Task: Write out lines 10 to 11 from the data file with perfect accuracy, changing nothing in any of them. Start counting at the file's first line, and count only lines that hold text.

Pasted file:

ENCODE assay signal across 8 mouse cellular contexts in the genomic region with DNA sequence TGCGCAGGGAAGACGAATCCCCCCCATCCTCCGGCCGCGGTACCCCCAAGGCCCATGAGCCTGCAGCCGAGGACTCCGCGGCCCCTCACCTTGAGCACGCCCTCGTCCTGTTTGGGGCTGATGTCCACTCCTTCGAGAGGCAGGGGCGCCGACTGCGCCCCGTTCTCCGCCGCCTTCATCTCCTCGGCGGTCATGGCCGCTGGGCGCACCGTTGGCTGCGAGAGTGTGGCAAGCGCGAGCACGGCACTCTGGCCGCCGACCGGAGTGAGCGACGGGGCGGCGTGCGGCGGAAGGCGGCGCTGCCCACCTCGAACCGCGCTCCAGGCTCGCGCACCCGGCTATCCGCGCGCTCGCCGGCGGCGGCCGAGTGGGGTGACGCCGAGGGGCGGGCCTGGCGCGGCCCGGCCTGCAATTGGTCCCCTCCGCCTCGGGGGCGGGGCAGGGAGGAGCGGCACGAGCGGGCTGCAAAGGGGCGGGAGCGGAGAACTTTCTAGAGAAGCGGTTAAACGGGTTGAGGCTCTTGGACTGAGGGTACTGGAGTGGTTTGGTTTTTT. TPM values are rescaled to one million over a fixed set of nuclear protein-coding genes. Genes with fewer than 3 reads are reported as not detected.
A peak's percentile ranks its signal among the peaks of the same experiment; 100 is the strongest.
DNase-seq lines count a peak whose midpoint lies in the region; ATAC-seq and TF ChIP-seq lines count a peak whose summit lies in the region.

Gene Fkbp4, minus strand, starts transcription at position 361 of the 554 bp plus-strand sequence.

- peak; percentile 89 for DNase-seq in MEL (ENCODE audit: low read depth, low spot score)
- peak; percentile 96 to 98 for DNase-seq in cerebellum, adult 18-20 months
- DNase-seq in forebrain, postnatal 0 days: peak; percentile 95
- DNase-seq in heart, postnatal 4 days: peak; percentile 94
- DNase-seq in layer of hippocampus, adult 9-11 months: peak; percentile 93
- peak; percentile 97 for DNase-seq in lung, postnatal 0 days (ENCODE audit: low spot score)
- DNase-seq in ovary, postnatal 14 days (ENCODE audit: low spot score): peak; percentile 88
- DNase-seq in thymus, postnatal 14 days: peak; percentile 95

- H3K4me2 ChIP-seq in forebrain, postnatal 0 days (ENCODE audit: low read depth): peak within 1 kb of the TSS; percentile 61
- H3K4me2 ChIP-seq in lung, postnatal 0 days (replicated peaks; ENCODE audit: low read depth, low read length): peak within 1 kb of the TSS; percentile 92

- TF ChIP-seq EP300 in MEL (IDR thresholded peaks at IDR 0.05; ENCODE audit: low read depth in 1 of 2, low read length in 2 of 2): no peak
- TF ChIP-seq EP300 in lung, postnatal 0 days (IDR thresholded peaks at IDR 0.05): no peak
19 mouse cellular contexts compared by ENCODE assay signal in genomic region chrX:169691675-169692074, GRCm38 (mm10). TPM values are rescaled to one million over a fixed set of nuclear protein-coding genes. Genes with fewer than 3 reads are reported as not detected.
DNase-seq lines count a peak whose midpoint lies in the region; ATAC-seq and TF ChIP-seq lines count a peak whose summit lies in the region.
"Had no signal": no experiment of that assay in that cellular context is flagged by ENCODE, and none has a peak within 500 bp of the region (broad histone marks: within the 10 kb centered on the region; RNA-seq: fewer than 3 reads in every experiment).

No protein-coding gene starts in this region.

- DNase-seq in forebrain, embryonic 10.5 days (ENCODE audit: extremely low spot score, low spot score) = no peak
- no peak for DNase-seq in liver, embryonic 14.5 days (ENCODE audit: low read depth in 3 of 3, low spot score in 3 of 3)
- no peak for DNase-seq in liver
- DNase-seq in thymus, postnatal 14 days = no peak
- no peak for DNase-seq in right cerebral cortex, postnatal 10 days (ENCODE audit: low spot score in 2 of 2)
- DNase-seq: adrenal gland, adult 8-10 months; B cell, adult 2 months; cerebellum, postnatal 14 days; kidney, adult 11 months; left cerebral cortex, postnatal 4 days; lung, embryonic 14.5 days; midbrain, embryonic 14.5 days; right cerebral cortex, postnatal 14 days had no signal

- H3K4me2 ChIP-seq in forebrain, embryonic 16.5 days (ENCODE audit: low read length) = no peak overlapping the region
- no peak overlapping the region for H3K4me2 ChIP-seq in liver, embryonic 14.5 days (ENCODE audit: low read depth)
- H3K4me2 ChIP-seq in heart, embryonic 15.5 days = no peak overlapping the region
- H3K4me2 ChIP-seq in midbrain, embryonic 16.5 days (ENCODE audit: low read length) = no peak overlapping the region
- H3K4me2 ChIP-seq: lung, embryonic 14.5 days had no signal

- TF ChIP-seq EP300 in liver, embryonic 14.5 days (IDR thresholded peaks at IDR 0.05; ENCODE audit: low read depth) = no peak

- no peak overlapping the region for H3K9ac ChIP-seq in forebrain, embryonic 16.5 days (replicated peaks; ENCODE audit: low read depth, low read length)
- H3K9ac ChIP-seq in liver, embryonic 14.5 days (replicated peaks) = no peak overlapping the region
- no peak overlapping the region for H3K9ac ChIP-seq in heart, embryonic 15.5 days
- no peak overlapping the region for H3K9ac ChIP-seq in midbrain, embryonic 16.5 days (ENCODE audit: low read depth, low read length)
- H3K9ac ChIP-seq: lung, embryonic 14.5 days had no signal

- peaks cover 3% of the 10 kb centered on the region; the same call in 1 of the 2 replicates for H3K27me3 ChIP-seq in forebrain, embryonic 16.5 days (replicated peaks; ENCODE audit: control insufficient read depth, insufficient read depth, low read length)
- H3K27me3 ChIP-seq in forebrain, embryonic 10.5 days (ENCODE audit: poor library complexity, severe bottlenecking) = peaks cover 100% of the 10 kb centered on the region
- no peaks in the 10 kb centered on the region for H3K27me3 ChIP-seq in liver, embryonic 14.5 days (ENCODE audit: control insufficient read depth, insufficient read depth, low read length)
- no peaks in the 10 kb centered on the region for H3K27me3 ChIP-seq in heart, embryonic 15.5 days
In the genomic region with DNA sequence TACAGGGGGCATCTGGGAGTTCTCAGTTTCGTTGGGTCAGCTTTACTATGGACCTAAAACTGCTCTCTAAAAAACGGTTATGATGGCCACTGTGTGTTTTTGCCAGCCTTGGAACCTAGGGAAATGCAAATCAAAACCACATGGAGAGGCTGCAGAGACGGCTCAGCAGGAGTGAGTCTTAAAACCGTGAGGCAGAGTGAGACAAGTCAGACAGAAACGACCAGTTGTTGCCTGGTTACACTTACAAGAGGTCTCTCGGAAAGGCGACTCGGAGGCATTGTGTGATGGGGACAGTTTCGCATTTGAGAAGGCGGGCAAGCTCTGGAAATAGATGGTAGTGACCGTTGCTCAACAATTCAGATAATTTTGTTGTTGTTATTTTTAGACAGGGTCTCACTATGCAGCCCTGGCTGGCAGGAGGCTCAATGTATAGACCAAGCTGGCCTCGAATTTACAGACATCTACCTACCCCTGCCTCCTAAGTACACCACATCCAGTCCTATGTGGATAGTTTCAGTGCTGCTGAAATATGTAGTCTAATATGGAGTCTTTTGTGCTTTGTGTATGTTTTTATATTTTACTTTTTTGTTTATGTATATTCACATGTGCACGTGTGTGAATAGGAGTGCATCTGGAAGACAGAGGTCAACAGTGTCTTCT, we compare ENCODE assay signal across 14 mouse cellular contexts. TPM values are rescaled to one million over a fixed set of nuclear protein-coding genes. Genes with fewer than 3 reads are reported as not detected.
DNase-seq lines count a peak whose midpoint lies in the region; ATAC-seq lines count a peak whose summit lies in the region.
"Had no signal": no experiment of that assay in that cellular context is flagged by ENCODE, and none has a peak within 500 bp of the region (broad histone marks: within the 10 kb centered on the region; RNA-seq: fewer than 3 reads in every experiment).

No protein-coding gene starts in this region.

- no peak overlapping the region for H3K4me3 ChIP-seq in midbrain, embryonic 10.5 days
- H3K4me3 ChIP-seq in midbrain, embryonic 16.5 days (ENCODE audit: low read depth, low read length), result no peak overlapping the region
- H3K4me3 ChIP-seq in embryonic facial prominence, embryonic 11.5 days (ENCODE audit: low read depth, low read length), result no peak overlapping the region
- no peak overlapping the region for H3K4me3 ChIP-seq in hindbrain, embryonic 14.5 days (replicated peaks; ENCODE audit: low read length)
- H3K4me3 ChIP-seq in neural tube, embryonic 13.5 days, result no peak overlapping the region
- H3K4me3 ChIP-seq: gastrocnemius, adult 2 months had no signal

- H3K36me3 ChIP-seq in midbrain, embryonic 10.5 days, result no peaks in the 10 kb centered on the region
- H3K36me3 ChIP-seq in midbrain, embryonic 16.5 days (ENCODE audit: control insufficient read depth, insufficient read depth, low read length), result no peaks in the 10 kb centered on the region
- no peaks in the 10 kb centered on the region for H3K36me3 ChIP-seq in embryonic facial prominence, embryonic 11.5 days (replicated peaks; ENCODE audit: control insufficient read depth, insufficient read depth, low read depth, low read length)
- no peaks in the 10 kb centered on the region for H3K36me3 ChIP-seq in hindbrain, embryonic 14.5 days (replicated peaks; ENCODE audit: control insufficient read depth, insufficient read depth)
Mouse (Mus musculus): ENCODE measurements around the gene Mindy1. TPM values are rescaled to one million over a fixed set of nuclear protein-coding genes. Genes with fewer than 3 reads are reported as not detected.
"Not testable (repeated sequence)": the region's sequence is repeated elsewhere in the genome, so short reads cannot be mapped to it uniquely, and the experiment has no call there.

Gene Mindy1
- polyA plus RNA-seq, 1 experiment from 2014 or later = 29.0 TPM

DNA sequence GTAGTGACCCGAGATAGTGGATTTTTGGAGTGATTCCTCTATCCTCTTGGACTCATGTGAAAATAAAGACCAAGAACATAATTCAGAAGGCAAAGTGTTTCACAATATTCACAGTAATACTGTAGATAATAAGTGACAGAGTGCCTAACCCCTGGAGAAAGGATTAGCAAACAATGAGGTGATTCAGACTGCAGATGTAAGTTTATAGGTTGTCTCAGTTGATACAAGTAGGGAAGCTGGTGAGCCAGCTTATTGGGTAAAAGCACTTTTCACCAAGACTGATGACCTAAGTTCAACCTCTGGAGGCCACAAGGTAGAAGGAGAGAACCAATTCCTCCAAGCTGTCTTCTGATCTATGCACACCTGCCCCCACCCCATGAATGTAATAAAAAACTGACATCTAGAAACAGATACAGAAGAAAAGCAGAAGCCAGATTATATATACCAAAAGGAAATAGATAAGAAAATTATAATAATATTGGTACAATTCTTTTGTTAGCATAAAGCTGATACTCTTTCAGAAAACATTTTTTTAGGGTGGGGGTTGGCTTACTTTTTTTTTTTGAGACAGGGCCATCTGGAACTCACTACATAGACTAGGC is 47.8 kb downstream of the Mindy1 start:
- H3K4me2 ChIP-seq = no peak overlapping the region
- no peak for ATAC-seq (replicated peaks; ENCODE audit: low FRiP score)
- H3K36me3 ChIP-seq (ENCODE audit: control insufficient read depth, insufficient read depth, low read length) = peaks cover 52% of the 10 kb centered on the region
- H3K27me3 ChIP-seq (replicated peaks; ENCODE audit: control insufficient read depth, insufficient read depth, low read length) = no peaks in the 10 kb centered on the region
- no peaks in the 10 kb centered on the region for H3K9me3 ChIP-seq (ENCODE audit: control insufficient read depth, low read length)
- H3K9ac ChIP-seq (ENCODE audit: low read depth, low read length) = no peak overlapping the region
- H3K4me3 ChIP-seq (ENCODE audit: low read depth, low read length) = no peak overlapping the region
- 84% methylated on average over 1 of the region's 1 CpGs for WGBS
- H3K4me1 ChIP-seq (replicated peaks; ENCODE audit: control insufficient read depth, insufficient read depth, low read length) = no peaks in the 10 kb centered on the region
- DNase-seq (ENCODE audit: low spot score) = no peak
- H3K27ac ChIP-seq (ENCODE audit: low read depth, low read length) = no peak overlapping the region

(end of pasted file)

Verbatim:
- peak; percentile 97 for DNase-seq in lung, postnatal 0 days (ENCODE audit: low spot score)
- DNase-seq in ovary, postnatal 14 days (ENCODE audit: low spot score): peak; percentile 88